Miller claims that he completed a form in June 2018 given to death row inmates at the prison, on which he selected the option to die nitrogen hypoxia – a newly approved method of execution in the state at the time – instead of lethal injection.

The office of the Alabama Attorney General argued that there’s no record of that form being sent in, and that the lethal injection proceeding should go ahead.

On Monday, a federal judge said that “Miller has presented consistent, credible, and uncontroverted direct evidence that he submitted an election form in the manner he says was announced to him by the [Alabama Department of Corrections]”. The judge added that there’s “circumstantial evidence” that the department lost or misplaced the form after Miller submitted it, al.com reported.

“After carefully reviewing hundreds of pages of evidence, weighing live in-court testimony, and sifting through nearly half-a-dozen deposition transcripts, the district court found as a matter of fact that Miller likely elected execution by nitrogen hypoxia in the time provided by Alabama law,” Miller’s attorney’s said in a briefing to the Supreme Court. “The district court entered a preliminary injunction preventing the State from executing Mr Miller by any method other than nitrogen hypoxia, which is precisely what the State has agreed it must do for every other inmate who timely elected nitrogen hypoxia.”

The lawyers said there was no reason that Miller should be executed on Thursday, pushing back on the state for asking the top US court for an order “on an emergency basis”.

“What is the emergency? The State of Alabama wants to proceed with the execution of Alan Miller by lethal injection tonight,” the lawyers wrote. “Mr Miller is not going anywhere, and neither is the Alabama Department of Corrections. The State is manufacturing an emergency need to execute Mr Miller despite the fact that the State can execute Mr Miller once it finalizes its nitrogen hypoxia execution protocol.”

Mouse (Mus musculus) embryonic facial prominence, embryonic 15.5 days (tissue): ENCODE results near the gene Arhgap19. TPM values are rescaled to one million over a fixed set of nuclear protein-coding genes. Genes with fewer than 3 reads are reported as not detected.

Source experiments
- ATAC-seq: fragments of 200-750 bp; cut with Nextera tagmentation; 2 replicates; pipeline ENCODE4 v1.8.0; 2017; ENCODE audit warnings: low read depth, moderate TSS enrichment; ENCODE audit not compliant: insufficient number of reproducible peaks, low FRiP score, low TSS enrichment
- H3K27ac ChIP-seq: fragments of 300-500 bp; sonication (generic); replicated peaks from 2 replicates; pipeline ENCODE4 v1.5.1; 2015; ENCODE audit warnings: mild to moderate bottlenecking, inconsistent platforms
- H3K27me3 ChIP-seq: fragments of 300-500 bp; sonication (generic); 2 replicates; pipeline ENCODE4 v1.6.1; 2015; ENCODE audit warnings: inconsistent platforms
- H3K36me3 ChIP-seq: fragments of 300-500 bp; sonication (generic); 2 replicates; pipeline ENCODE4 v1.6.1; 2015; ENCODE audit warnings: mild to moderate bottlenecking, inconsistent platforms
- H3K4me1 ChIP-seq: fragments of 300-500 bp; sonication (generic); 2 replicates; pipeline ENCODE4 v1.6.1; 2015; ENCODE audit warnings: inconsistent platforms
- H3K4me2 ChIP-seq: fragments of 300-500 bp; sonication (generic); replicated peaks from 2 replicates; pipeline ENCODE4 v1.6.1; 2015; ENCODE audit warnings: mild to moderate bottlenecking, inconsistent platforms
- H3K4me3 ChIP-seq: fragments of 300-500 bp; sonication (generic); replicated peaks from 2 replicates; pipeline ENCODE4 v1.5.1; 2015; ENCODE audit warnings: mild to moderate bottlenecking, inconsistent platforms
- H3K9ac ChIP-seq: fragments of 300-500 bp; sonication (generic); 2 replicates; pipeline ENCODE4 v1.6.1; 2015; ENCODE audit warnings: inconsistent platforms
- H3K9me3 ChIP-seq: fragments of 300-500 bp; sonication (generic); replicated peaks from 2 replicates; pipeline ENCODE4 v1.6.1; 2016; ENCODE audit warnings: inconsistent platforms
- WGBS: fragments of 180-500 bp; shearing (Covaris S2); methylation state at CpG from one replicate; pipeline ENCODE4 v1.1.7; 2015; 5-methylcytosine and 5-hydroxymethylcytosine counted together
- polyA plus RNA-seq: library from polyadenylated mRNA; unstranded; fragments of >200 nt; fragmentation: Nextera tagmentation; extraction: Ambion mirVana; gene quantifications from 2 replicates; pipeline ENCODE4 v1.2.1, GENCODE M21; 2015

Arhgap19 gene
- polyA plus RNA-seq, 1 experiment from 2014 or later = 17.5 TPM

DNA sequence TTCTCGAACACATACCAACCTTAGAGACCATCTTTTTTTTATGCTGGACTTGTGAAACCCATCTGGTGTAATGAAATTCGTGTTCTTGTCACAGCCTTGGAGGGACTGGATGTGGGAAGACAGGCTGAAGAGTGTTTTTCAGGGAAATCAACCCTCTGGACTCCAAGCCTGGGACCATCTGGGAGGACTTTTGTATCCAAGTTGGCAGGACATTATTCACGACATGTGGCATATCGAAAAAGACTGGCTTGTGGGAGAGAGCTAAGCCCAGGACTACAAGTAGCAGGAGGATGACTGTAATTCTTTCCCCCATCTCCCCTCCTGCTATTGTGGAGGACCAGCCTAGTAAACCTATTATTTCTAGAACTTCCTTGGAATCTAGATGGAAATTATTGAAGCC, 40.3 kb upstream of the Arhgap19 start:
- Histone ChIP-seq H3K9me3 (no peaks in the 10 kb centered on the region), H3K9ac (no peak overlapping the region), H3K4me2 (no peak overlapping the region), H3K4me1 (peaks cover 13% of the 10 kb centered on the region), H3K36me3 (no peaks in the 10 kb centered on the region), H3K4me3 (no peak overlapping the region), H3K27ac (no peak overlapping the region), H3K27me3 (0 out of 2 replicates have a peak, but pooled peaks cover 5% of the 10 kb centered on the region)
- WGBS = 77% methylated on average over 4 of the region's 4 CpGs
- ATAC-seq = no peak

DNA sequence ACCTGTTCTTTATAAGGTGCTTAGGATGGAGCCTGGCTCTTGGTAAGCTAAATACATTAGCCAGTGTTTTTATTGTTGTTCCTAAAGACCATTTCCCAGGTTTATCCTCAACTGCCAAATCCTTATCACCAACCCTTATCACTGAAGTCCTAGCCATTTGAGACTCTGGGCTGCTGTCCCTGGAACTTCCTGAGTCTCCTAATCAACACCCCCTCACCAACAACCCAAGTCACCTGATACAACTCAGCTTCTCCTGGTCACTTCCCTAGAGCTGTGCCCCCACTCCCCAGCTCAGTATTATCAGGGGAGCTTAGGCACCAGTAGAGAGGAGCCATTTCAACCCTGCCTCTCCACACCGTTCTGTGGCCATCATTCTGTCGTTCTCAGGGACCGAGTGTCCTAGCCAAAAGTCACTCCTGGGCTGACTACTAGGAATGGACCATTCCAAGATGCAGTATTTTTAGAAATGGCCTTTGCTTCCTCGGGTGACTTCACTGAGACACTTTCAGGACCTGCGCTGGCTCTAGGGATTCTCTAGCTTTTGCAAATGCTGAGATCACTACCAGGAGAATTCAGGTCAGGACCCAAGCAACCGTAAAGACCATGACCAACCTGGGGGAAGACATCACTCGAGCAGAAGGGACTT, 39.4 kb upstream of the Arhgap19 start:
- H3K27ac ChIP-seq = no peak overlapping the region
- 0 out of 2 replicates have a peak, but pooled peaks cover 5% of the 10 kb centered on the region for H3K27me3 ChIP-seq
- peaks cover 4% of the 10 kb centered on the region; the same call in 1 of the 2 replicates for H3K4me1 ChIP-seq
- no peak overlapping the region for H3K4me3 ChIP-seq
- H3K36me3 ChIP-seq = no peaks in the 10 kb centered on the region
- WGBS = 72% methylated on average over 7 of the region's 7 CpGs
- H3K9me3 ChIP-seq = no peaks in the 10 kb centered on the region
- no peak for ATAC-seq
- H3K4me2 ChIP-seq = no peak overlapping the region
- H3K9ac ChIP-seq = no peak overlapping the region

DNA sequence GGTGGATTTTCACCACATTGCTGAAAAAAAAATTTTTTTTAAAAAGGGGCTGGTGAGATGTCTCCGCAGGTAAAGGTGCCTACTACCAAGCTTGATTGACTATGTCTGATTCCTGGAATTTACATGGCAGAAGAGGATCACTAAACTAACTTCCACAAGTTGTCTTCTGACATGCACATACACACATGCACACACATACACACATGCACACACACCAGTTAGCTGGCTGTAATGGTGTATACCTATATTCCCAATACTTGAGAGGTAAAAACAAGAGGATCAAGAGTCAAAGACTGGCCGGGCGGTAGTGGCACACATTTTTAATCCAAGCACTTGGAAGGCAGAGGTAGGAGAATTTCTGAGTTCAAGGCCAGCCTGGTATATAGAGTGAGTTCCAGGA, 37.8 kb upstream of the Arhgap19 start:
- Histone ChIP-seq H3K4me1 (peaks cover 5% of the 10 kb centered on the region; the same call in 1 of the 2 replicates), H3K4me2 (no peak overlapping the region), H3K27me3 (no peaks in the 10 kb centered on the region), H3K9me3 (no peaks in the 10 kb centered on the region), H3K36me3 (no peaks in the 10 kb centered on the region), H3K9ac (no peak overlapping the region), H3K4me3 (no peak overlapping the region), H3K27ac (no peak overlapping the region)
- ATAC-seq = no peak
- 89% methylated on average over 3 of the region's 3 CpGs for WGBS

While several states have laws allowing nitrogen hypoxia to be used for executions, no state has done so. Only one or two breaths of inhaling nitrogen will prompt a loss of consciousness and later death by asphyxiation as there’s no oxygen.

But Mr Hamm has said in an affidavit that the state is currently not ready to perform such an execution, al.com noted.

The office of the Attorney General previously argued that “this case involves another set of last-minute, meritless claims brought to delay an execution” and that “because nitrogen hypoxia is not currently available as a method of execution in Alabama, the injunction is an effective commutation of Miller’s death sentence”.

In its Supreme Court brief, the office said, “but even assuming Miller’s novel right to better recordkeeping were constitutionally cognizable, Miller’s procedural claim would still fail … Miller inexplicably declined to seek this state-law remedy despite having over two months to do so after the Alabama Supreme Court set his execution date”.

An appeal team said in 2006 that Miller suffered “extreme physical and psychological abuse” by his father. Court records from the time state that there was a “well-documented history of family mental illness”, al.com reported.

“After [Miller] was born, his father frequently called him ‘the devil’ or ‘a demon,’” appeal documents state. “He ‘deliberately tried to instill terror in the Miller children.’”

Court records say that Miller moved around until the age of 18 because of his “reckless, violent and unpredictable father”. The father worked as a truck driver but would often quit his job or get fired and make his family move. The father went to prison for armed robbery, burglary, and a number of drug violations.